Brenna Holmes Selected for DMAW Board

We are very proud to announce our partner & SVP Brenna Holmes has been elected to the 2021-2022 DMAW Board of Directors. The Direct Marketing Association of Washington provides education, networking, and professional development programs to help foster a vibrant, growing, supportive, and informed direct response fundraising and marketing community.

At CCAH, Brenna became a partner this year, teaches in our “MBA” continuing education program for our staff members, and regularly speaks at conferences to help share what she’s learned with our larger direct response community.

In her eleven years here, she built our digital program from the ground up, and we know that with a position on the DMAW Board, she will bring the same energy and enthusiasm to helping shape the future of their educational programing.

Brenna is dedicated to bringing more multimedia, data savvy, and technical content to complement the already exceptional marketing and creative-based trainings that DMAW offers to its members. We could not be more proud and excited for Brenna in her newest endeavor in joining the DMAW Board, and we are excited to continue to have her expertise and dedication here at CCAH. Congratulations to Brenna Holmes!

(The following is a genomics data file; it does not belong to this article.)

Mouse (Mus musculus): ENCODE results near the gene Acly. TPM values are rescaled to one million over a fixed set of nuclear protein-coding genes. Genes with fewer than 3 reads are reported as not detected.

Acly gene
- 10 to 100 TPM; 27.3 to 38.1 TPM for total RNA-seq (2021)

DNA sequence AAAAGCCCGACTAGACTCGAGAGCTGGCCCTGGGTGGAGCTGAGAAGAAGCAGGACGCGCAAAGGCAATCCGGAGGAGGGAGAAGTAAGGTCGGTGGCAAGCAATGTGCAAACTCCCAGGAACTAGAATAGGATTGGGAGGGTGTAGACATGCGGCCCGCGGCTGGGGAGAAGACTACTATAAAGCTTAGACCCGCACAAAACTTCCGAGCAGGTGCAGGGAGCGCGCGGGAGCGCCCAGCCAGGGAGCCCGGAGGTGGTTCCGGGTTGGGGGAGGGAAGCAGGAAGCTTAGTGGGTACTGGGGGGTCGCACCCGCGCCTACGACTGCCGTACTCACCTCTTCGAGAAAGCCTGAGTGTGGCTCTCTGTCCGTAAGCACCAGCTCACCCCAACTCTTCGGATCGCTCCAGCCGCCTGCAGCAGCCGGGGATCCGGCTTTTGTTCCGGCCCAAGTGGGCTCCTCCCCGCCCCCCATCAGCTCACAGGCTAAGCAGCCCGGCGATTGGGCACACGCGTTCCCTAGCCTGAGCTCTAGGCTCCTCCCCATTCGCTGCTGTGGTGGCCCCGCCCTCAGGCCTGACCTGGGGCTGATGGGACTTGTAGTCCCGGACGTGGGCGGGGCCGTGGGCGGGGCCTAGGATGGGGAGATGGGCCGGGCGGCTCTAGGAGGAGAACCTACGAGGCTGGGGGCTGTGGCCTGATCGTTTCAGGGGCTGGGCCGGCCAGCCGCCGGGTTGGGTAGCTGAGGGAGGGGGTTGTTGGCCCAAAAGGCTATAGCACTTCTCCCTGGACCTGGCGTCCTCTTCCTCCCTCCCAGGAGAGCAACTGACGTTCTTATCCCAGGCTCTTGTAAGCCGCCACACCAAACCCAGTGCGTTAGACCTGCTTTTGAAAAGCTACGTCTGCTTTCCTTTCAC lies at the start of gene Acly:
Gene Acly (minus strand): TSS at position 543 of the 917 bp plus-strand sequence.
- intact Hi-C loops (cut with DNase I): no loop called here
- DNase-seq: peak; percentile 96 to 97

CCAH Spotlight – Katie Chambers

Setting the Stage

“Katie Chamber’s positive attitude is actually infectious” according to Kim Cubine, and her colleagues all agree. The tireless work ethic and upbeat attitude that she brings to her daily routine have made her an indispensable member of the CCAH family.

On top of her role as an Account Executive working with clients, she is also a member of the company’s Diversity, Equality, and Inclusion Committee, a writer for the company blog, and a resource for five other CCAH employees through the company mentorship program. How on Earth did one person wind up with so much on their plate?